DNA Research

DNA Health Research: A Closer Look at DNA Research #4

DNA Health Research: A Closer Look at DNA Research #4

DNA testing for health purposes is extremely popular right now. Many people test their DNA JUST to get health information, and not for genealogical purposes at all, although the health information can be used for genealogy research, as well. This is what you need to know about DNA testing for health results, what the companies do to determine your results, and how to interpret them.


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A popular thing to do among both genealogists and non-genealogists is to get their DNA tested to receive a health report. This can be interesting to genealogists as it establishes a genetic health history for their family, or possibly confirms suspicions of one they may have already harbored. Learning about your genetic health history is a fascinating subject for genealogists and non-genealogists alike.

The FDA in the United States used to largely ignore the companies that offered health DNA testing. Around 2014/2015, though, the FDA strictly limited the kind of health reports these companies could offer, because there was concern they were giving customers false or misleading information, or that the customers would not understand the results they were getting and could be concerned about things they shouldn’t be based on what they read in their reports. Since then, several companies have worked to comply with FDA genetic testing guidelines (most notably 23andme), so that they can now offer the type of health reports they once did, with a greater degree of accuracy, and more detailed explanations of what the results mean for their customers.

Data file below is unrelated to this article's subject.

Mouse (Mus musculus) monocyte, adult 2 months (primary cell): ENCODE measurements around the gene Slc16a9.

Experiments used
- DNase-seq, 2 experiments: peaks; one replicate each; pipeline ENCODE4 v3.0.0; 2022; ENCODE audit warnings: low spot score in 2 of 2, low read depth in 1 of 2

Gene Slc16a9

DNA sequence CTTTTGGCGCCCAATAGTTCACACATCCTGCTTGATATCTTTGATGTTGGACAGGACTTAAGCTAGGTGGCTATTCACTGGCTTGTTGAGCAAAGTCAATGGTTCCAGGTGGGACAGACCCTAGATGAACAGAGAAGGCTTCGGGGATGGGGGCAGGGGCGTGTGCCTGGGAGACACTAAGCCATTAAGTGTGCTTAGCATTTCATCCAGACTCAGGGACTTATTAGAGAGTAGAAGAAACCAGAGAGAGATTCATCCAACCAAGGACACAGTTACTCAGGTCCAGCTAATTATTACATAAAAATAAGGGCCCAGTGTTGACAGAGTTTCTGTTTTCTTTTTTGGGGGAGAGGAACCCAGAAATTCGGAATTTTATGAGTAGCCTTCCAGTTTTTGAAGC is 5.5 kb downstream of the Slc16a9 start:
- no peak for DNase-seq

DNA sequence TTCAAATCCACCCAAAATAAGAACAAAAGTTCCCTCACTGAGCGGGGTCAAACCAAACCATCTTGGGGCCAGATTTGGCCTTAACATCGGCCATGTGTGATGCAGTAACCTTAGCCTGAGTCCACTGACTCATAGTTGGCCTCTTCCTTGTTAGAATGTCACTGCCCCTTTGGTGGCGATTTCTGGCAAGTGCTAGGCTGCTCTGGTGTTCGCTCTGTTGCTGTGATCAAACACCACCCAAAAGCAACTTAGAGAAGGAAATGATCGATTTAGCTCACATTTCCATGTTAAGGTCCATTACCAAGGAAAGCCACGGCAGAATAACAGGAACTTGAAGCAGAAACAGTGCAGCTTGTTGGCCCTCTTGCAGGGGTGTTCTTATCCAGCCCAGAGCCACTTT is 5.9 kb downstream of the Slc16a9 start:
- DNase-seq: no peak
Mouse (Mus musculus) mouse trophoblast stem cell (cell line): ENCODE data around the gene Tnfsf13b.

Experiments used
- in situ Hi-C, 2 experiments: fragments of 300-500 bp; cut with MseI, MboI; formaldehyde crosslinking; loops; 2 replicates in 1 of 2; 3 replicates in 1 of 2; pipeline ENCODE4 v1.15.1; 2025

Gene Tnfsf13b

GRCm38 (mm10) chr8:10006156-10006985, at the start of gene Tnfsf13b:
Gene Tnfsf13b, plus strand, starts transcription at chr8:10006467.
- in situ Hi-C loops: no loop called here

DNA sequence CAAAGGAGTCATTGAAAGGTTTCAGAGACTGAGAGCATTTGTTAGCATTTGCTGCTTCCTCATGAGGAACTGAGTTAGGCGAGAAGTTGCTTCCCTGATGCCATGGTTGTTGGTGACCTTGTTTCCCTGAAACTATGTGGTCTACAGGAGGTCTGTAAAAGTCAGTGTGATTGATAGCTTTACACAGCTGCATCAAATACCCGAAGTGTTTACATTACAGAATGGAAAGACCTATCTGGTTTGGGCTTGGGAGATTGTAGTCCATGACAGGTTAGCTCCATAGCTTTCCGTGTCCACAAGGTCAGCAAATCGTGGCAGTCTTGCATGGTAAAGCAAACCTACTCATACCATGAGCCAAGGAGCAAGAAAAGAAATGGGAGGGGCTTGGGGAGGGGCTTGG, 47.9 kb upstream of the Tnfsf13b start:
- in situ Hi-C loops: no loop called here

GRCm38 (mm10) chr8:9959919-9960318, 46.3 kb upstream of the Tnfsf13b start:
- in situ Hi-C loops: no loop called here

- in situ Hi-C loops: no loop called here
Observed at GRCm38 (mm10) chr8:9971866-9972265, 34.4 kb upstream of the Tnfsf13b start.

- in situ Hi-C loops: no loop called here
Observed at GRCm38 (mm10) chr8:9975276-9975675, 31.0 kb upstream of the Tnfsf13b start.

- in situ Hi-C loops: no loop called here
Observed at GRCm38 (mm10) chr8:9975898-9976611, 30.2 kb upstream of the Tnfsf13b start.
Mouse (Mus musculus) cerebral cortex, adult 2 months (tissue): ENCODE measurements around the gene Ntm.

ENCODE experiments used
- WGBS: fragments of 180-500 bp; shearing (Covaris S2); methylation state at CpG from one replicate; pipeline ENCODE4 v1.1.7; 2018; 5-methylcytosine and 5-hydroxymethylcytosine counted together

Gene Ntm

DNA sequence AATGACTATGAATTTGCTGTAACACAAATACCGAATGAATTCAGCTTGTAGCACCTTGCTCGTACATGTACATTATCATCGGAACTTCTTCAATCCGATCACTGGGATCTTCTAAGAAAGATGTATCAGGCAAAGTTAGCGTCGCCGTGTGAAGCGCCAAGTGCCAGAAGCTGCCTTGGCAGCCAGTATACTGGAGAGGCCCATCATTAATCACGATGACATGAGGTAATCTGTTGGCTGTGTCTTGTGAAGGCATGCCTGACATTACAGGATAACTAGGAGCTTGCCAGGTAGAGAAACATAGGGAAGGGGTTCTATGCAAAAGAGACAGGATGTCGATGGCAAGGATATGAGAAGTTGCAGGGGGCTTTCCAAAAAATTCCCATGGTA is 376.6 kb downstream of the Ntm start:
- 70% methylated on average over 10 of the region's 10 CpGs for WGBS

Some people get their DNA tested just to get the health results, and are not interested in the genealogy aspect of it at all, and that is fine. If you get your DNA tested for health results, just know that the results are made up of the most recent research into the various aspects of health the company you use is testing for, and that this research can (and sometimes does) change. So, you are receiving the best information that is available at the time you get the testing. Usually, these companies will update your results and reports if new research is made available, but you will have to remember to log into your account periodically to access this new information.



The results you receive are also partially made up of the results of other people who have tested. These are people who have had similar or the same genes, genetic mutations, genetic expressions, and other things as you, and have self-reported these things to the company. The company doing the testing can then compare your results to theirs to get a more accurate picture of your own results and what they probably (but not necessarily) mean. You will usually be given an opportunity to self-report your own results to the company to be used to make the results of future tests more accurate. This means you are giving the company permission to use your DNA results and your answers to certain health questions in their own research. You don’t have to do this, naturally. It is always opt-in optional.

Also know that just because you have a genetic predisposition to something does NOT necessarily mean you are going to get it at some point in your life. You may have the worst genes for a certain condition and never develop it. The results just mean you are more susceptible to certain things than other people (unless, of course, it is something you already have and know it). You should always discuss your DNA health results with a genetic counselor at the testing company, or with your doctor, if you have any questions about them.

 

Will Moneymaker

Will established Ancestral Findings in 1995 and has helped genealogy researchers for over 25 years. He is also a freelance photographer, husband of twenty-eight years, father of four children, and has one grandchild.